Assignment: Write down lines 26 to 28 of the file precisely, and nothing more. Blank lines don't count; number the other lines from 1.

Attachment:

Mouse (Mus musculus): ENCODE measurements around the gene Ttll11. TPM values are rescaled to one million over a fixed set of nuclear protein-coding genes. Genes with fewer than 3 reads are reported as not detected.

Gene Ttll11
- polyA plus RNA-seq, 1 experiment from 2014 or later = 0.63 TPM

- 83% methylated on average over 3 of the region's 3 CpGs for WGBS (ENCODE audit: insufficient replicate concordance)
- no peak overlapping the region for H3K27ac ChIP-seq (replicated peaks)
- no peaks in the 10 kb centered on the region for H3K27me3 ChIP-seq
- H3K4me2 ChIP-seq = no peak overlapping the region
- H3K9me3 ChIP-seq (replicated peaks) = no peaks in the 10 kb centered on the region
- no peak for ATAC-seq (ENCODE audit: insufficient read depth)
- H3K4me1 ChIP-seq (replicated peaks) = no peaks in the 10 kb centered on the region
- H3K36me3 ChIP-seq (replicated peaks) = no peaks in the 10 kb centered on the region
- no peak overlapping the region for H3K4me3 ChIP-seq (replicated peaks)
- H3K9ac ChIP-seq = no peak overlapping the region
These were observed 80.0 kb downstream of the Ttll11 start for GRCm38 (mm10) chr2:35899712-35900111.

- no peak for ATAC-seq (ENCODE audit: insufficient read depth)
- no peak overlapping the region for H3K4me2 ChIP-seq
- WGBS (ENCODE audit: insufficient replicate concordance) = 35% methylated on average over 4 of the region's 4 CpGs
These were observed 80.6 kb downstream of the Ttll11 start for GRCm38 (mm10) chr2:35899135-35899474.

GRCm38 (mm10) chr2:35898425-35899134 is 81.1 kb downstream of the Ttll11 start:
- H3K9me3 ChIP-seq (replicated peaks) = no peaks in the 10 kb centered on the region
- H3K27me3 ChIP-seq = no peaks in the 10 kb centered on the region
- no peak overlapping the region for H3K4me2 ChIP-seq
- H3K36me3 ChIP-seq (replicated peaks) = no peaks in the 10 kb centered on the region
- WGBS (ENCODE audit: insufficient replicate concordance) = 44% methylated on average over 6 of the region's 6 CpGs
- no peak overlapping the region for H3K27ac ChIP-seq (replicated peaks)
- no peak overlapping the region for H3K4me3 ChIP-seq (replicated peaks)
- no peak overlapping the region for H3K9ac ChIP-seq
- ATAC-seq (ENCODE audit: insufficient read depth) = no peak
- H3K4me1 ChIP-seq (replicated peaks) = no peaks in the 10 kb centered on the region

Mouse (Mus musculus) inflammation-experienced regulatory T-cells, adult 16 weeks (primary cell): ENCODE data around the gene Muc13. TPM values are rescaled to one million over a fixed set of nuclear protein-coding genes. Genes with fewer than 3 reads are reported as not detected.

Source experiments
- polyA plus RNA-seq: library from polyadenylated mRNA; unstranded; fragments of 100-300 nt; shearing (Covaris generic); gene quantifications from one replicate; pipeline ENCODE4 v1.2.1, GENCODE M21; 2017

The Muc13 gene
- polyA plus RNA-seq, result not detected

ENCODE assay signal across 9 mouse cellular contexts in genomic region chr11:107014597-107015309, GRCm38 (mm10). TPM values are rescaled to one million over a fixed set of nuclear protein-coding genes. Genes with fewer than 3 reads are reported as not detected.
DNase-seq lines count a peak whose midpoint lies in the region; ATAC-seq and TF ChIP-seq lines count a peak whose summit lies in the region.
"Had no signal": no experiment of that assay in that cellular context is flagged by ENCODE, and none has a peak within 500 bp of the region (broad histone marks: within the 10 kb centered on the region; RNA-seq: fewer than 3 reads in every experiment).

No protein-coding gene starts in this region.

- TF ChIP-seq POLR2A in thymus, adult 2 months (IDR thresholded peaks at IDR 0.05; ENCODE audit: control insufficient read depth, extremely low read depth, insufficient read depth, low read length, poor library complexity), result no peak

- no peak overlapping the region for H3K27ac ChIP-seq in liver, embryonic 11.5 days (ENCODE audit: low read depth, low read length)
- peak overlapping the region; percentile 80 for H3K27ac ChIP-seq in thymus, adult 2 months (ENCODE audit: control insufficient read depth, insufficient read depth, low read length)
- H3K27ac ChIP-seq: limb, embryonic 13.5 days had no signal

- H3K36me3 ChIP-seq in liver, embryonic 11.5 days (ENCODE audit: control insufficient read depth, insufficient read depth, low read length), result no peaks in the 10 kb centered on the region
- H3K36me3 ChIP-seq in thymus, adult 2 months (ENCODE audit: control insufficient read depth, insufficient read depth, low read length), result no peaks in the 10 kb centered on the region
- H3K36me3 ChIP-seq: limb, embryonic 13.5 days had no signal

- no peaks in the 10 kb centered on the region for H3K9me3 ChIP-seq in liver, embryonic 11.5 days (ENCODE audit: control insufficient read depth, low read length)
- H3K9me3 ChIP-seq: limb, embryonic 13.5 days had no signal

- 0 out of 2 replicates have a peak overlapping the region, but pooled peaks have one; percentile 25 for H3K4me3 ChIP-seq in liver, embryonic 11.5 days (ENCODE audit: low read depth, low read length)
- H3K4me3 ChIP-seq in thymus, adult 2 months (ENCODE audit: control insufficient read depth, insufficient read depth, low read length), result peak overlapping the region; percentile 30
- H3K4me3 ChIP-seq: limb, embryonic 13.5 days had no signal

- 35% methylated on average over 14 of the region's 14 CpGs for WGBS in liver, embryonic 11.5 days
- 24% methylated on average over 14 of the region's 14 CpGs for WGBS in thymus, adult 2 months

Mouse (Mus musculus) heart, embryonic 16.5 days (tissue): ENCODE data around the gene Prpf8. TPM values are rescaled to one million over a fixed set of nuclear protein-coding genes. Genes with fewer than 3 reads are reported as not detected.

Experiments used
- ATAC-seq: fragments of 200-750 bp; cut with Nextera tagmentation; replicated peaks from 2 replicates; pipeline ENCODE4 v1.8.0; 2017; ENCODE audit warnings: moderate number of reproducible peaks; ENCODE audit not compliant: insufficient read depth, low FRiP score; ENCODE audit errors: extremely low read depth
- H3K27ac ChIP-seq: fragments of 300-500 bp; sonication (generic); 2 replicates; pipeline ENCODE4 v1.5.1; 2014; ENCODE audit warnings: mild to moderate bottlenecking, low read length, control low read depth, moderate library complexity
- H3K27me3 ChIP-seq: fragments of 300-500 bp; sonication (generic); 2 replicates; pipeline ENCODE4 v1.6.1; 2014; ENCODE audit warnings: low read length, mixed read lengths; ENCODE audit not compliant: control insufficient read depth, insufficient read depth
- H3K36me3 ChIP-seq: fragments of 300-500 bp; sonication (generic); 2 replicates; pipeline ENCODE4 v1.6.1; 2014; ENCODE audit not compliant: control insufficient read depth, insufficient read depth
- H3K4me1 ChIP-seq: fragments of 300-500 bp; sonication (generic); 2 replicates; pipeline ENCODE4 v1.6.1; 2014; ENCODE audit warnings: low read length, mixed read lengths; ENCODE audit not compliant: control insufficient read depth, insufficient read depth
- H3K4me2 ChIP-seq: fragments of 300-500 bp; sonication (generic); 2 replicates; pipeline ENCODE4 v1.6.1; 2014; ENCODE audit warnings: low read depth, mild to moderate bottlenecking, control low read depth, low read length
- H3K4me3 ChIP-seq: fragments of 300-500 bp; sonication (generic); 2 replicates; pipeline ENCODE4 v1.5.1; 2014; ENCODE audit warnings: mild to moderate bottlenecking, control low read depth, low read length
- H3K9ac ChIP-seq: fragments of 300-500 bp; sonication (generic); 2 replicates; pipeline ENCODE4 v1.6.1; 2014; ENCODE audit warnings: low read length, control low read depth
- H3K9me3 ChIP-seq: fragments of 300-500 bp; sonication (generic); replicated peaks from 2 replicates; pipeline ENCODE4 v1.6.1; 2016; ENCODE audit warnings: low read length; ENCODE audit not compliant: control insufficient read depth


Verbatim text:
- no peak overlapping the region for H3K4me3 ChIP-seq (replicated peaks)
- no peak overlapping the region for H3K9ac ChIP-seq
- ATAC-seq (ENCODE audit: insufficient read depth) = no peak